Amazon has been hit with a record €746 million fine after the Luxemburg data privacy regulator said the e-commerce giant had violated the EU bloc’s GDPR rules.
Regulators said Amazon’s processing of personal data didn’t comply with the bloc’s signature privacy law, and the company acknowledged it has been ordered to change its business practices.
The fine was imposed on July 16 and was disclosed in an SEC filing on Friday. It is the largest in GDPR’s three-year history, followed by Google’s 2019 fine of €50 million.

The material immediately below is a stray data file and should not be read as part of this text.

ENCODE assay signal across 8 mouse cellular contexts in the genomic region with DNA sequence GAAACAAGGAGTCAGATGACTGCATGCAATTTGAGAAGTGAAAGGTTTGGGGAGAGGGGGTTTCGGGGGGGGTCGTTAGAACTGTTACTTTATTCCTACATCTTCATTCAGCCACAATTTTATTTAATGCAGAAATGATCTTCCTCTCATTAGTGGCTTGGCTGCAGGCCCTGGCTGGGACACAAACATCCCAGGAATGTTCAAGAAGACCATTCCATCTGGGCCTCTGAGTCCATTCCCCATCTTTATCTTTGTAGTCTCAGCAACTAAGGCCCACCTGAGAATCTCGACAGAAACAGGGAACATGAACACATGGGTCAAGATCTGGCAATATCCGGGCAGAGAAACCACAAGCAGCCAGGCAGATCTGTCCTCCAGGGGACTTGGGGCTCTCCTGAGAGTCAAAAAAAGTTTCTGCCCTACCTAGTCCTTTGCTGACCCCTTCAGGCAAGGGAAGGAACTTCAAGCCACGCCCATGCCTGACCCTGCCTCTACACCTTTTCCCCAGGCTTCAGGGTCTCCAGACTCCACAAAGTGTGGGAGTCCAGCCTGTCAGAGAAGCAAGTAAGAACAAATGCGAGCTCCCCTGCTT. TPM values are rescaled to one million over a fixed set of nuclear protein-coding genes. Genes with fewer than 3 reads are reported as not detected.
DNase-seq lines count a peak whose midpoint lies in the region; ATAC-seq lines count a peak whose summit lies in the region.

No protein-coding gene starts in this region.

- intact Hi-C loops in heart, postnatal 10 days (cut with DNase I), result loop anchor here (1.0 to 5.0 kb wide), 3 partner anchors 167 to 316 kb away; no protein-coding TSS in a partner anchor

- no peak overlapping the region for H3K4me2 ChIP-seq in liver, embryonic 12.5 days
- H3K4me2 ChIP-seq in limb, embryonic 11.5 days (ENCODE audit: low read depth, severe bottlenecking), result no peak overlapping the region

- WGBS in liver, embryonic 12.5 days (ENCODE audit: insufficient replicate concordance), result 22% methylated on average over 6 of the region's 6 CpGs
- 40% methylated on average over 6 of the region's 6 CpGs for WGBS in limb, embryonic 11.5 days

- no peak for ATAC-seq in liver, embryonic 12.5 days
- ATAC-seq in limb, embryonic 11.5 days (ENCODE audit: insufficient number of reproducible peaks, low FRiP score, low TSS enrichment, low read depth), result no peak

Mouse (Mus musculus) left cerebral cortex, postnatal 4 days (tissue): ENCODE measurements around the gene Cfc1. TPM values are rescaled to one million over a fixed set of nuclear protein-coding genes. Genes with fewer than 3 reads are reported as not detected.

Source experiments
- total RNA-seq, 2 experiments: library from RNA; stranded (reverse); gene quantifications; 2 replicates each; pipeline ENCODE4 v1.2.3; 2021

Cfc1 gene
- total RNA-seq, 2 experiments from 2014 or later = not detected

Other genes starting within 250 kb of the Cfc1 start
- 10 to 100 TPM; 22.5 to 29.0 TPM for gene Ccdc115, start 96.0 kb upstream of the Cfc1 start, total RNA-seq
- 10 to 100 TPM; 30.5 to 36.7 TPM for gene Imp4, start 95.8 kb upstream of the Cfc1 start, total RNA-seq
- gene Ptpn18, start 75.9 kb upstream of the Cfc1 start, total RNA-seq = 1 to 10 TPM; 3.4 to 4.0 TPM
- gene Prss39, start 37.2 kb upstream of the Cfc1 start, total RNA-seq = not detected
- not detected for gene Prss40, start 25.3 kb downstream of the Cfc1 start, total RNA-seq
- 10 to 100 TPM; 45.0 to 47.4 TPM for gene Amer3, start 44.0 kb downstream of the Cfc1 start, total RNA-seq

Amazon’s statement bluntly says that ‘they believe the CNPD decision is without merit and intend to defend themselves vigorously on the matter’.
“The decision relating to how we show customers relevant advertising relies on subjective and untested interpretations of European privacy law, and the proposed fine is entirely out of proportion with even that interpretation,” the company said.
In their filing, Amazon specifies that the fine was imposed on July 16th by the Luxembourg Authority, which though on its website clarifies that its decisions are announced anonymously unless CNPD decides to apply Article 52 of the respective privacy law.